• 1/2 lb Ground Beef 95% lean or better
  • 1/2 lb Ground Pork
  • 1/2 lb Ground Lamb
  • 1/2 lb Ground Bison
  • 1/2 Red onion
  • 1 Red Bell Pepper
  • 1 Yellow Bell Pepper
  • 2 large Jalapenos
  • 2 Carrots
  • 4 tablespoons extra virgin olive oil
  • 1 tablespoon oregano
  • 1 tablespoon basil
  • 2 10 oz cans of Cream of Mushroom
  • 3 lbs Red Potatoes “C” size
  • 2 tablespoons Kosher Salt
  • 4 tablespoons Fresh Ground Pepper
  • 6 tablespoons butter
  • 1/2 to 1 cup milk
  • Shredded Mozzarella


Meat and vegetable mixture

Meat and vegetable mixture

Start by cutting the potatoes into 1/4″ to 1/2″ cubes. Added these to a large pot with water and boil for 45 minutes. The rest of the dish can be prepared while the potatoes boil. Chop the bell peppers and onion into 1/4″ to 1/2″ sized pieces. Cut and de-seed the jalapenos and  into 1/4″ to 1/2″ sized pieces. Peel the carrots and slice into small slices. In a seperate, small sauce pan, blanch the carrots for 3-5 minutes. In a large pan, I use a Paella pan, add the olive oil over a medium-high heat. Add carrots, onions, bell peppers and jalapenos and saute for 3 to 4 minutes. Add the beef, pork, bison, lamb, in that order separating and stirring in each for 1 to minutes before adding the next. Once all meat has been added, add 2 tablespoons of salt and pepper and one tablespoon of oregano and basil. Continue stirring and mixing until all of the  meat has been browned. Add the two cans of cream of mushroom and thoroughly mix. Let stand on heat for approximately 5 minutes, stirring occasionally. Remove to deep casserole dishes, (I have to use 2). The casserole dishes should be filled approximately 1 1/2″  deep.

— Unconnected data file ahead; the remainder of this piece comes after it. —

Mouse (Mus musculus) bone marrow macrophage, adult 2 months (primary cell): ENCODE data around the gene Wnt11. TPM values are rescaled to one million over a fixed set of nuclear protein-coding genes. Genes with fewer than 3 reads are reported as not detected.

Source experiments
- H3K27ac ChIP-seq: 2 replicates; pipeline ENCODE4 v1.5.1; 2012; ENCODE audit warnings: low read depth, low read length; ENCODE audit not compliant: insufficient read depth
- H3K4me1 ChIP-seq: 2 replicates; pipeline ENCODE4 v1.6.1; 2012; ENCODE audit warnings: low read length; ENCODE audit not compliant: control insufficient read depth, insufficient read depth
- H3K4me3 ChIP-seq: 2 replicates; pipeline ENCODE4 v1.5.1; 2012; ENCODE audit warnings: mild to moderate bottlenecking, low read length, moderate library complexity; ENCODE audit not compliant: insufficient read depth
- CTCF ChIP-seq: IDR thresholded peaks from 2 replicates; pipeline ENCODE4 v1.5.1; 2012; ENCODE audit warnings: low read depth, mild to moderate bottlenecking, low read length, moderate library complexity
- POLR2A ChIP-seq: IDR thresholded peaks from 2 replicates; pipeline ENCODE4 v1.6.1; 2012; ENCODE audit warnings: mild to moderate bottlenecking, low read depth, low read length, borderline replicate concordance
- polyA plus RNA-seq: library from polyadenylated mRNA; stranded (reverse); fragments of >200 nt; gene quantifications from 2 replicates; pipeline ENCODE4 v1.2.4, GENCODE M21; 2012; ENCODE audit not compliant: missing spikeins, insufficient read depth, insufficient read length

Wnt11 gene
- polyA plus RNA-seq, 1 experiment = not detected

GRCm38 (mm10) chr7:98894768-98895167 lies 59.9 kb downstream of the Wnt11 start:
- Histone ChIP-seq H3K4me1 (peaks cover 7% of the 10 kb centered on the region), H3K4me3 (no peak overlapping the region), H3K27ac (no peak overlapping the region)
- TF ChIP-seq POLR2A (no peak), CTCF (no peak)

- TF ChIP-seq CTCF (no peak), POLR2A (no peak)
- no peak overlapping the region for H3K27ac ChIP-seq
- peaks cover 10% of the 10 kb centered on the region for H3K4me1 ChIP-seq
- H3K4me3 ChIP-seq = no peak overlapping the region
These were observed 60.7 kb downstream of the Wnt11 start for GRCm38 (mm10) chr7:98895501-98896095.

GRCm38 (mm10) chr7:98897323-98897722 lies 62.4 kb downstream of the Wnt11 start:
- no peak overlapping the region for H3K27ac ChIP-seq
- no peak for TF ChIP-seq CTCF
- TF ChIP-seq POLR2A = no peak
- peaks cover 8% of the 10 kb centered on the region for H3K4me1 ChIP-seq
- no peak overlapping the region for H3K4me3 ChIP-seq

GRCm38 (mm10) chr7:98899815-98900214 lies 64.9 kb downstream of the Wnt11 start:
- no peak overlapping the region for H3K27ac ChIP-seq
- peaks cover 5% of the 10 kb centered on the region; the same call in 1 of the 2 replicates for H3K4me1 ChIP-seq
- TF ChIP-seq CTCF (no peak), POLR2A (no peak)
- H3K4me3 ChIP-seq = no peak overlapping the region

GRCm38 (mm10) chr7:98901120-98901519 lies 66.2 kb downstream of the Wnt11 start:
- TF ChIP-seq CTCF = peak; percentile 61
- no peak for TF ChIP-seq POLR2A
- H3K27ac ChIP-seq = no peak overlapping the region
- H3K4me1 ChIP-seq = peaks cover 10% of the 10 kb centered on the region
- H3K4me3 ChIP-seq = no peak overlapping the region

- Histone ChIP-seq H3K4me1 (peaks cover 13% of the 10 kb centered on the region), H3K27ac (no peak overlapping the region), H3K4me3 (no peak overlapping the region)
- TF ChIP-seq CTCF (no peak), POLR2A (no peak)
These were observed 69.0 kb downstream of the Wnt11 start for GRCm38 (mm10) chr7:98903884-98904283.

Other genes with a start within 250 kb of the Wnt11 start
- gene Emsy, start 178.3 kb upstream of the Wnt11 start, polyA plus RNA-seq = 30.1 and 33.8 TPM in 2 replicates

Preheat oven to 350 degrees. After the potatoes have been boiled, drain and add butter cut into small pieces, 2 tablespoons of fresh ground pepper, and 1/2 cup milk. After the butter is mostly melted, use a hand mixer to mix the potatoes, add milk as necessary. Remember you can always add milk but can never take it away. I always mix in an empty sink as the hand mixer may spray some potatoes out of the pot.

Layer the top of the meat and vegetable mixture with an even layer of the mashed potatoes. Top with a layer of  Mozzarella cheese, and place in oven for 5 minutes or until cheese has melted. Remove from oven and serve.


When fresh English Peas are in season, I will add a cup when I add the meat.

Definition: Grades of Beef

The USDA grade beef at eight  quality grades. The grades are based on two main criteria: the degree of marbling in the beef, and the maturity. US Prime beef is sold to hotels and upscale restaurants. Only 2% of graded beef is Prime.

  • U.S. Prime – Highest in quality and intramuscular fat, limited supply.
  • U.S. Choice – High quality, widely available in food service industry and retail markets.
  • U.S. Select – lowest grade commonly sold at retail, acceptable quality but less juicy and tender due to leanness.
  • U.S. Standard – Lower quality yet economical, lacking marbling.
  • U.S. Commercial – Low quality, lacking tenderness, produced from older animals.
  • U.S. Utility
  • U.S. Cutter
  • U.S. Canner

Image | WordPress Themes